May, 2009Helping employees better manage the demands on their personal and professional lives can improve job satisfaction for workers and contain costs for employers, but laws addressing work-life balance are relatively weak in the United States. Even the Family Medical Leave Act, which requires employers to provide a worker up to 12 weeks of unpaid leave to care for a child, elder, or oneself, applies only to 58 percent of workers.
Work-Life Policies, a new Urban Institute Press book, explains that even the most generous policy does little to accommodate workers' outside responsibilities if a job's structure or colleagues' attitudes undermine the policy. Work-Life Policies details the latest research—from sociologists, psychologists, lawyers, and management scholars—and underscores the importance of tailoring effective accommodations for all employees: male or female, parents or childless, salaried or hourly, near the end of one's career or new to the workforce.
Contributors Ellen Ernst Kossek and Brian Distelberg, for instance, recommend comprehensive work-life policies that are customizable to each worker. They report that though many organizations define "work-family" very narrowly when such policies are first implemented, employers typically widen the scope over time. Instead of supporting only workers' parental roles, some employers begin accommodating elder care, community service, political activities, and religious observances as well.
Pennsylvania State University's Kelly D. Davis and Katherine Stamps Mitchell warn that employers' and peers' reverence for the traditional "ideal worker"—the full-time, predominantly male worker unaffected by nonwork commitments—can discourage employees from taking advantage of policies like flextime or telecommuting. "In spite of policies being listed as available in the books, the informal work culture may provide a very different picture," they write. Davis and Stamps Mitchell recommend creating a culture that respects employees' nonwork roles, and they stress the importance of highlighting demands other than childrearing. "Policymakers must be careful not to focus on mothers to the exclusion of other groups as targets of work-life policy. Doing so," they write, "would stigmatize this group further as the group that receives 'special' benefits."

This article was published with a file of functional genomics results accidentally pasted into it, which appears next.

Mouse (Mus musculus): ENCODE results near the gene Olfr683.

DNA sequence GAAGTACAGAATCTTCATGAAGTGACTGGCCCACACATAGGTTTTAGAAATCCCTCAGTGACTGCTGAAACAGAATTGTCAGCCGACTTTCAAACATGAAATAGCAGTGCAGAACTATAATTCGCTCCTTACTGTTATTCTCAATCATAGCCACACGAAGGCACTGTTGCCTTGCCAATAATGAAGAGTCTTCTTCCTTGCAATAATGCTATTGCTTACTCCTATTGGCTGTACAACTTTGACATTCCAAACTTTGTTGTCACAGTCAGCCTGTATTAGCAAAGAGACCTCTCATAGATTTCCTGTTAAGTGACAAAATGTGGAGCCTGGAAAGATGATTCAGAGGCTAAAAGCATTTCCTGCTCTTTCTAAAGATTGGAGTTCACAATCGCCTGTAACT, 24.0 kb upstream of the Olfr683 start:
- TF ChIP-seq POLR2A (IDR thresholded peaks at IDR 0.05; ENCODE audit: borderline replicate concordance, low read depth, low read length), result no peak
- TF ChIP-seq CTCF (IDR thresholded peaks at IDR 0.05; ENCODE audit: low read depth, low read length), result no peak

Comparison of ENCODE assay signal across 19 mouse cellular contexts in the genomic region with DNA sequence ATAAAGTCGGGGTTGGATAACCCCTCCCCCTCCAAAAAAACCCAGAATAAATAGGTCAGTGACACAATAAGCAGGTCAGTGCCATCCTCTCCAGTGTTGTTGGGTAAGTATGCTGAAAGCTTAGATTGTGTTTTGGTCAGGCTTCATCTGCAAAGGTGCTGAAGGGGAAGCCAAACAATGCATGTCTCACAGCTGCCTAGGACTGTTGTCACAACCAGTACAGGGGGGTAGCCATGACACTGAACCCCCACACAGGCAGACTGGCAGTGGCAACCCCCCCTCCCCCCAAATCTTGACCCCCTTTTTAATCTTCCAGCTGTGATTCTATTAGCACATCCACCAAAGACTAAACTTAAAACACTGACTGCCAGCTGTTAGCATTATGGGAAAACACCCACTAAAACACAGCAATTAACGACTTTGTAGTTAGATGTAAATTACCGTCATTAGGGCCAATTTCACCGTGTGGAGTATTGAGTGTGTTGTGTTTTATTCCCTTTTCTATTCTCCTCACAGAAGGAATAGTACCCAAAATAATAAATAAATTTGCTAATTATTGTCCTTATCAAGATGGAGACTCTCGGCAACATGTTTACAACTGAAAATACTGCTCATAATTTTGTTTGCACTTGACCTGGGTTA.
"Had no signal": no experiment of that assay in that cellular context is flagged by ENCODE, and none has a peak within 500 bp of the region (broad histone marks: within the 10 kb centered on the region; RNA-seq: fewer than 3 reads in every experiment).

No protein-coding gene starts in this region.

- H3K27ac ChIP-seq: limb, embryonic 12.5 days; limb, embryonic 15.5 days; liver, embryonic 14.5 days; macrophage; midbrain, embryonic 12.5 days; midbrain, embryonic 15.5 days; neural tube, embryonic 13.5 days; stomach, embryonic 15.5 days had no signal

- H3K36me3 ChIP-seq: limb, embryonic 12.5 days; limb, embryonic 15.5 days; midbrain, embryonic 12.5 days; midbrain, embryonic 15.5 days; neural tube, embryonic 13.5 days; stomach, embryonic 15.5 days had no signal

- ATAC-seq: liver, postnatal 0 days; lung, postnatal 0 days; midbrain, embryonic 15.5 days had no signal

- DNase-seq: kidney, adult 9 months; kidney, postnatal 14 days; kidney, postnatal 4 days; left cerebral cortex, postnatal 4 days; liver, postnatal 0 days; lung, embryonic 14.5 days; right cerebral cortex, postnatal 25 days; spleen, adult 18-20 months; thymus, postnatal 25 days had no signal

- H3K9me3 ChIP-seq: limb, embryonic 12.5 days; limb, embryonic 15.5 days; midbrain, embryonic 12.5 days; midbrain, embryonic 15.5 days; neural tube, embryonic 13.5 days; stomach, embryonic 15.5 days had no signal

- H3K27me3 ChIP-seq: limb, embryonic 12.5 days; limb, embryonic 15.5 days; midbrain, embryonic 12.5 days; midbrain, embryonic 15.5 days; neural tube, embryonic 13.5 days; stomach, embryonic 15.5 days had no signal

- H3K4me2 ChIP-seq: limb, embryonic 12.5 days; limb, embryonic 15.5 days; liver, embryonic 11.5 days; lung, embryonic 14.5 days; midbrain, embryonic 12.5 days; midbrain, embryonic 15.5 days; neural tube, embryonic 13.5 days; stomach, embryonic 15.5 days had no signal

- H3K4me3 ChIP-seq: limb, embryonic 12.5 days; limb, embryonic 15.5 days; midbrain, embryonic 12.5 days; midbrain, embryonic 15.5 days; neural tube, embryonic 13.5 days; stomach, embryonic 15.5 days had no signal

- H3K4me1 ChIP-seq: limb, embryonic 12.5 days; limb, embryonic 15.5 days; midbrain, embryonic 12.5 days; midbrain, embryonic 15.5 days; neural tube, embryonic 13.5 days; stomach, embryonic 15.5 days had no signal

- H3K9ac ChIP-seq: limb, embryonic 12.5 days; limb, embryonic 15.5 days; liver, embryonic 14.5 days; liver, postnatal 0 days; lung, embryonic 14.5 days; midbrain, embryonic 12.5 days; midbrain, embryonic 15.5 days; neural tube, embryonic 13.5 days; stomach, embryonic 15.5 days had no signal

Job structure also matters when developing and implementing work-life policies, write Kossek and Distelberg. They observe that the flexibility to work at unusual hours as long as workers get the results their bosses expect—one common approach to work-life balance—does not help workers like firefighters, restaurant staff, and retail clerks.
And yet, reports organizational management scholar Susan J. Lambert, hourly workers often are peripheral in debates about work-life balance. She notes that employers often see non-salaried workers as costs to be contained and not talent in whom to invest. As a result, many such workers do not know until only days ahead of time how many hours they will work in a week, on which days, and during what shift. These employees cannot estimate child care needs, transportation schedules, or even monthly income. Predictability, not flexibility, is crucial to taming the work-life chaos that hourly workers often face.
Work-Life Policies analyzes the factors that are vital to easing conflicts between work and home. Acknowledging the diverse of needs of workers with different ages, incomes, professions, and family responsibilities, the contributors emphasize that no "one-size-fits-all" policy is possible. Instead, they provide a lens for assessing employees' needs and a guide for weighing conventional and innovative fixes for work-life conflict.
Work-Life Policies is edited by Pennsylvania State University's Ann C. Crouter, the Raymond E. and Erin Stuart Schultz Dean of the College of Health and Human Development and professor of human development, and Alan Booth, distinguished professor of sociology, demography, and human development and family studies at Penn State.
Contributors Ellen Ernst Kossek, Brian Distelberg, Cynthia A. Thompson, David J. Prottas, Netsy Firestein, and Forrest Briscoe analyze workplace policies for improving health and well-being. Phyllis Moen, Erin Kelly, Kelly Chermack, Shelley M. MacDermid, Mary Ann Remnet, Colleen Pagnan, Jeffrey H. Greenhaus, and Anisa M. Zvonkovic assess the structure and results of workplace experiments. Susan J. Lambert, Ruth Milkman, Noemí Enchautegui-de-Jesús, and Maureen Perry-Jenkins focus on hourly workers. Jennifer Glass, Chai R. Feldblum, Ellen Galinsky, Michael A. Smyer, Marcie Pitt-Catsouphes consider the future of work-life policies and research. Kelly D. Davis and Katherine Stamps Mitchell provide an integrative commentary and conclusion.
The book is available from the Urban Institute Press (388 pages, ISBN 978-0-87766-748-3, $32.50). Order online at http://www.uipress.org, call 410-516-6956, or dial 1-800-537-5487 toll-free. More information is available at http://www.urban.org/books/worklifepolicies.